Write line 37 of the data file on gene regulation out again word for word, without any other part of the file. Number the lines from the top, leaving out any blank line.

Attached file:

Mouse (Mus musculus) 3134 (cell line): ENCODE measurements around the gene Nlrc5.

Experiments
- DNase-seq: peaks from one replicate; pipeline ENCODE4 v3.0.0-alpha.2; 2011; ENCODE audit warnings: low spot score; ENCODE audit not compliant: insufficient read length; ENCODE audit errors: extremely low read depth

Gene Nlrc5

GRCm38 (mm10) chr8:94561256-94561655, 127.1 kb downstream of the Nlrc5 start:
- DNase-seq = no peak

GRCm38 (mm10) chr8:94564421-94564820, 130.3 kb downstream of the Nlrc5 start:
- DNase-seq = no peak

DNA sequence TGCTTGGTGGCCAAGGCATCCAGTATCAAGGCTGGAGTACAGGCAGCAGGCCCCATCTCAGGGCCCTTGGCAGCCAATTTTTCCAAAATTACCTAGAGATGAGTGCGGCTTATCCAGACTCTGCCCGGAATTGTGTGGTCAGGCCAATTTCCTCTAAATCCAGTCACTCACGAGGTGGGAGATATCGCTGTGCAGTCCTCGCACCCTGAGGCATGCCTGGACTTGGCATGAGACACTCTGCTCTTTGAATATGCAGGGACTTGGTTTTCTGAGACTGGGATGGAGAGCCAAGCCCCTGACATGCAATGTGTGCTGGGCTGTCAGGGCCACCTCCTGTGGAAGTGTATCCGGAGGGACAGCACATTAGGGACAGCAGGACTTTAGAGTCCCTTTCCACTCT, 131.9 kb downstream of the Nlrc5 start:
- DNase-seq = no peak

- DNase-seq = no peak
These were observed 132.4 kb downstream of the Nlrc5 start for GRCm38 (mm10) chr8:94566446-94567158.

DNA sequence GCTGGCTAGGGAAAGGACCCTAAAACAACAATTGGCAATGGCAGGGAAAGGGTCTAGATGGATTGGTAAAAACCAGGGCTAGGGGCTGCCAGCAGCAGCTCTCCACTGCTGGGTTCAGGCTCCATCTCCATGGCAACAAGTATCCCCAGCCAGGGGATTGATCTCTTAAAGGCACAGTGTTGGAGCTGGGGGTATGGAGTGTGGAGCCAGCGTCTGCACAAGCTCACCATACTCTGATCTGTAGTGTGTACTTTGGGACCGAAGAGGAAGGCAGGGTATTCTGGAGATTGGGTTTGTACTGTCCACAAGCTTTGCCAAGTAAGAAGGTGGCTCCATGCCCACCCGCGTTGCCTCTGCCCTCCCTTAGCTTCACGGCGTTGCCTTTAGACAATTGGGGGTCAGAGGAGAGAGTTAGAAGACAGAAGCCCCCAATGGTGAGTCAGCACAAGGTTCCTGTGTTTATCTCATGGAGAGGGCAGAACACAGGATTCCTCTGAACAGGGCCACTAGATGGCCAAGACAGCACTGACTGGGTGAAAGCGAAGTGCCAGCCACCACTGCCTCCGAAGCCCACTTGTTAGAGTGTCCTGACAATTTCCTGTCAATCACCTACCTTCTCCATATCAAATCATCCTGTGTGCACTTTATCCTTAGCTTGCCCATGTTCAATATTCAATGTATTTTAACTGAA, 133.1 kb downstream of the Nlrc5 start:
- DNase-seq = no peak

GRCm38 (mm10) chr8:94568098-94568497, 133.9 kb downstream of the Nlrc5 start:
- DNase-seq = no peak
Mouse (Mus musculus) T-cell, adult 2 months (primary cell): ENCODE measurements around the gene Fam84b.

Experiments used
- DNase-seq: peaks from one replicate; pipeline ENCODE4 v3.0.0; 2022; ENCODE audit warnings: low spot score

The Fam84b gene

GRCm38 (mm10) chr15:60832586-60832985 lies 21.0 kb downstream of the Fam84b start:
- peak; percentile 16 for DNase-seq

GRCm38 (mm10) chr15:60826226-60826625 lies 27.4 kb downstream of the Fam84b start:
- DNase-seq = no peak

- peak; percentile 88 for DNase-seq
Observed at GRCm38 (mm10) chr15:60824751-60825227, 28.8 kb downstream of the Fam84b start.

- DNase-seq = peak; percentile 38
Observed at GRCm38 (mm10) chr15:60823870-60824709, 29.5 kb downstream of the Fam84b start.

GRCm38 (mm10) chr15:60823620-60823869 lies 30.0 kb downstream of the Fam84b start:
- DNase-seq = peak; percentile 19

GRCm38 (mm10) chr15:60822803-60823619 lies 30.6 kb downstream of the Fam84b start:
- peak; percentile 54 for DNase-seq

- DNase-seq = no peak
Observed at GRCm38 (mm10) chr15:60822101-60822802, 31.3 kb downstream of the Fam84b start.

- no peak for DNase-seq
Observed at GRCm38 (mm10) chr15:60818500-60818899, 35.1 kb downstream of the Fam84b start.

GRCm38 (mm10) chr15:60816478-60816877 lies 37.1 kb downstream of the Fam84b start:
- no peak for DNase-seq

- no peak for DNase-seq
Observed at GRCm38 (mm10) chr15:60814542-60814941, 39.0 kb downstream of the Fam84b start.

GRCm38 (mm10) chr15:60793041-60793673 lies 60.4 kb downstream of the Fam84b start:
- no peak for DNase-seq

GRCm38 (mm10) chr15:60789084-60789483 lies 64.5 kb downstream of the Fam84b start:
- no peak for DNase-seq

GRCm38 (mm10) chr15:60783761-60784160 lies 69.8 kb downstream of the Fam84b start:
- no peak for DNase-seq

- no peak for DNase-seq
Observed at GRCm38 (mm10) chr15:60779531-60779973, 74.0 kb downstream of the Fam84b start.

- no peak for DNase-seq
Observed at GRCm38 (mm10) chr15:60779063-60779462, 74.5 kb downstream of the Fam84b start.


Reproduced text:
GRCm38 (mm10) chr15:60816478-60816877 lies 37.1 kb downstream of the Fam84b start: